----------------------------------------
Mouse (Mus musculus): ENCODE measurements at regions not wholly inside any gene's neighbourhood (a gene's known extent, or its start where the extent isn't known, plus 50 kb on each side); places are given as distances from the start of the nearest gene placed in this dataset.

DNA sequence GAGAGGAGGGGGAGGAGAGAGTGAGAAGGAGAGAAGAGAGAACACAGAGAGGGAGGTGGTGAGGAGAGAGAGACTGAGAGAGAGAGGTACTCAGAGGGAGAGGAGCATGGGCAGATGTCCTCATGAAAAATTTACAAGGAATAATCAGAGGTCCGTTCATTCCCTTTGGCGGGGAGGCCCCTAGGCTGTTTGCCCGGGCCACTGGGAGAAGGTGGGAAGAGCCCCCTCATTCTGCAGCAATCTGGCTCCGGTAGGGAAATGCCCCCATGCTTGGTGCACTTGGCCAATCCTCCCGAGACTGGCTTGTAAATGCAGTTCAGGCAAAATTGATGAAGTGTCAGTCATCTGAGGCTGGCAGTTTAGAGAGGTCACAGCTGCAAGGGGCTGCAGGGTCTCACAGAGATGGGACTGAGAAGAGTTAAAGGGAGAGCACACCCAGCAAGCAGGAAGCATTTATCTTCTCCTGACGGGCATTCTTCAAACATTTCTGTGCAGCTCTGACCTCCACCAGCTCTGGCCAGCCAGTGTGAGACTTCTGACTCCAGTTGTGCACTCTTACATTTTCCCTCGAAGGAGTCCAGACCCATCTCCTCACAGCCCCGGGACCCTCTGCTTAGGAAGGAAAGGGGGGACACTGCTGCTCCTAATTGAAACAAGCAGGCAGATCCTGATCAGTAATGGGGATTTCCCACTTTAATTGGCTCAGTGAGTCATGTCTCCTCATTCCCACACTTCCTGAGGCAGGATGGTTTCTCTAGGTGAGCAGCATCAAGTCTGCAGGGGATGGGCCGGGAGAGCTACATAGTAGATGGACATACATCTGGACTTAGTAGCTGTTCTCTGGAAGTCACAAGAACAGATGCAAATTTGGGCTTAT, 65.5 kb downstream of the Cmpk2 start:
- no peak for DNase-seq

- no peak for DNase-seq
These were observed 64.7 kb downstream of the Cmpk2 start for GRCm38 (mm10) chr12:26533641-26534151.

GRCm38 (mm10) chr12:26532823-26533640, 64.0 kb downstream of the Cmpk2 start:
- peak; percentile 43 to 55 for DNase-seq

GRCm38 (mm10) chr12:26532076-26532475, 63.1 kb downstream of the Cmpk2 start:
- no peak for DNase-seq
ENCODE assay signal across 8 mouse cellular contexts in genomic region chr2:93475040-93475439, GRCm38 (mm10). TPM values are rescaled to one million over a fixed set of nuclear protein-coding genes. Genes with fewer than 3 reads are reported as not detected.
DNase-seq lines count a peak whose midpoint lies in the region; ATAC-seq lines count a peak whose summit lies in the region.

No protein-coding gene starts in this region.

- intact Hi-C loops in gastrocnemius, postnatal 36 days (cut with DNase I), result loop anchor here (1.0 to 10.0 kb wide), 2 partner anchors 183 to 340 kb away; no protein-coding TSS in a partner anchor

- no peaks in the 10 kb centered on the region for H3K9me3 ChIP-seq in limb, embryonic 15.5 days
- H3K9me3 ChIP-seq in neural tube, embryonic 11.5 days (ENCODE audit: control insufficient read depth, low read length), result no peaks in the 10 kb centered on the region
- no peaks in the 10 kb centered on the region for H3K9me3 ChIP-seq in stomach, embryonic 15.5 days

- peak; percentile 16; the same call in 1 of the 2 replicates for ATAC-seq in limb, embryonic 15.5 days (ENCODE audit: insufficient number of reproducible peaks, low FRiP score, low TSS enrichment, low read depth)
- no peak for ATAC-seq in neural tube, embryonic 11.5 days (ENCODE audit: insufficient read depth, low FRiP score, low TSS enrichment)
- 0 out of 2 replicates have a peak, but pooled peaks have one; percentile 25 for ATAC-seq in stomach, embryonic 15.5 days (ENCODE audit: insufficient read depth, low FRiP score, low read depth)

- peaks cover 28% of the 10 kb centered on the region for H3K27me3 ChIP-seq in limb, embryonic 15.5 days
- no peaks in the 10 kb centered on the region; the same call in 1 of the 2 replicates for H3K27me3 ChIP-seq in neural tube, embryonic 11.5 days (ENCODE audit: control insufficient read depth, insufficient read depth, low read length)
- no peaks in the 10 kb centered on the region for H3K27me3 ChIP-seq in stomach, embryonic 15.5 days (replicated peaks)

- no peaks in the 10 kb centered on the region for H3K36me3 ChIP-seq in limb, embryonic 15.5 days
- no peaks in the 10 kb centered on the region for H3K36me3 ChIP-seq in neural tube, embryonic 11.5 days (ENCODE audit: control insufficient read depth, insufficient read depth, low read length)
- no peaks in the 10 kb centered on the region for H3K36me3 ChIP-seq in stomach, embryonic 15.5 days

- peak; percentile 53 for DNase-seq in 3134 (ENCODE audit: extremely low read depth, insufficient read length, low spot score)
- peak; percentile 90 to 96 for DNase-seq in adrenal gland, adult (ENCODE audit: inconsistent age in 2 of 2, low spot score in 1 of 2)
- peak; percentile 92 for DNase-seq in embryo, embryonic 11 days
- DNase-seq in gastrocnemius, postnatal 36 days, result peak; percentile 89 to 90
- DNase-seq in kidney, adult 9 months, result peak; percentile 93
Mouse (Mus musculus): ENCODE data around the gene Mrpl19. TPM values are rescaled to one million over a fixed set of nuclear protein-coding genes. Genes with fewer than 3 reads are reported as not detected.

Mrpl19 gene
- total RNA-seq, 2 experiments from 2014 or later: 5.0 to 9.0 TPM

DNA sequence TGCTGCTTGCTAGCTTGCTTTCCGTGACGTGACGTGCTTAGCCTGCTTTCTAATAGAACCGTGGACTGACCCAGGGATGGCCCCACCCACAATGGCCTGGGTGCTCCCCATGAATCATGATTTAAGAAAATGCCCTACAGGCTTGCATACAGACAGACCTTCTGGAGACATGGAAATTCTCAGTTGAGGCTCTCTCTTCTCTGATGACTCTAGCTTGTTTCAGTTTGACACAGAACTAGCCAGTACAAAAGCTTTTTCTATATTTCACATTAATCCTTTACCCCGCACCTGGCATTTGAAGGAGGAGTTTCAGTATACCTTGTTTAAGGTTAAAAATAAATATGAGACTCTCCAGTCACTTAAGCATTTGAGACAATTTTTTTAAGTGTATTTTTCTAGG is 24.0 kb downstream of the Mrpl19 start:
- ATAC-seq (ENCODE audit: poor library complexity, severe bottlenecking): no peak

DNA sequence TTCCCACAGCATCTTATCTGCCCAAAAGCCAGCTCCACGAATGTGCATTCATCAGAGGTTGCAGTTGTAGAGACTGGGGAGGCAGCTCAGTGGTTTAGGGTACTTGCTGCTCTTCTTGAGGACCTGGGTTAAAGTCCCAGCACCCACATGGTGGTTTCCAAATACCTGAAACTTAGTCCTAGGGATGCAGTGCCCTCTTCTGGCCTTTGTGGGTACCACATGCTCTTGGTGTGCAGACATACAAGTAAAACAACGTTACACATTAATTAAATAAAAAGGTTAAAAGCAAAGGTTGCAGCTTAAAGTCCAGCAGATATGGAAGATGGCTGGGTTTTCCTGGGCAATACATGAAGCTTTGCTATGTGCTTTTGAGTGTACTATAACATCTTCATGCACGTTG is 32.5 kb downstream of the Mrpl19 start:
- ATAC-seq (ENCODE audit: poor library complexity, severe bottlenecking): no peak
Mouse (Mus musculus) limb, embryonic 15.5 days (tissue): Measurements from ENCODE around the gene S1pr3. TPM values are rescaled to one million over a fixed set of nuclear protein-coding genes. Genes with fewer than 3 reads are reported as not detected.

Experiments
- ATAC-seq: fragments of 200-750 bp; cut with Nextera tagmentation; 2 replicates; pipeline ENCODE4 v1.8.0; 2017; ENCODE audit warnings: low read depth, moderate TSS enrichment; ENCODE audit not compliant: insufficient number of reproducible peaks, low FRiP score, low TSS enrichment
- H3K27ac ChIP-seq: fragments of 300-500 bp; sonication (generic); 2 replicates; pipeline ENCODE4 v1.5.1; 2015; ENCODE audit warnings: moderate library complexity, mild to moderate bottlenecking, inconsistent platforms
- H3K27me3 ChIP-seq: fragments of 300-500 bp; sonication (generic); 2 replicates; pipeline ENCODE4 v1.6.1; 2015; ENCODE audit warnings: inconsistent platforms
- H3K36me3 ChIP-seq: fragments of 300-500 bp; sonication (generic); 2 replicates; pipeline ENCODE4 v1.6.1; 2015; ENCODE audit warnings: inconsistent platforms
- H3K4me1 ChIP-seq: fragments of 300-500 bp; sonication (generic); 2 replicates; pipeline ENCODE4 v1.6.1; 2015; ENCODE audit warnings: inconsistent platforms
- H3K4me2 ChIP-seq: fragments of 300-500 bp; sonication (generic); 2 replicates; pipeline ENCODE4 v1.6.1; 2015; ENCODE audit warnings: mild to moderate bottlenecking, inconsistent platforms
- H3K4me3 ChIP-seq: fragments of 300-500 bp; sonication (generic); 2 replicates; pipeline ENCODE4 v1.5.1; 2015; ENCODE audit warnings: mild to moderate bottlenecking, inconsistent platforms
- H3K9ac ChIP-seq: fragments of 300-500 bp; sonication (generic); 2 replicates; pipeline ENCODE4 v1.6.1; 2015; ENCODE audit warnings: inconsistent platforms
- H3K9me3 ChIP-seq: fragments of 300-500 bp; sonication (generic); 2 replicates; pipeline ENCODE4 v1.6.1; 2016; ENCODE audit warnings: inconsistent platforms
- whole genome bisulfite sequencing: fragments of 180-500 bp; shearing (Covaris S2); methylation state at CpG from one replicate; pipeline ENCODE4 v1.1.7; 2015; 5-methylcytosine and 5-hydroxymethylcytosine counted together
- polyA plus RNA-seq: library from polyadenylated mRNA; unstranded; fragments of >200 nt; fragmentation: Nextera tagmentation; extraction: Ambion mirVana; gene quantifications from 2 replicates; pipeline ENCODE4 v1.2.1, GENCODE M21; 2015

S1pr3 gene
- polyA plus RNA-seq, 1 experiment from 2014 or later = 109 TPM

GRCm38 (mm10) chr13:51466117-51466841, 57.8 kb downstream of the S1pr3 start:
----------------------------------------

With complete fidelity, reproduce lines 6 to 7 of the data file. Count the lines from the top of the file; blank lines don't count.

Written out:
GRCm38 (mm10) chr12:26532823-26533640, 64.0 kb downstream of the Cmpk2 start:
- peak; percentile 43 to 55 for DNase-seq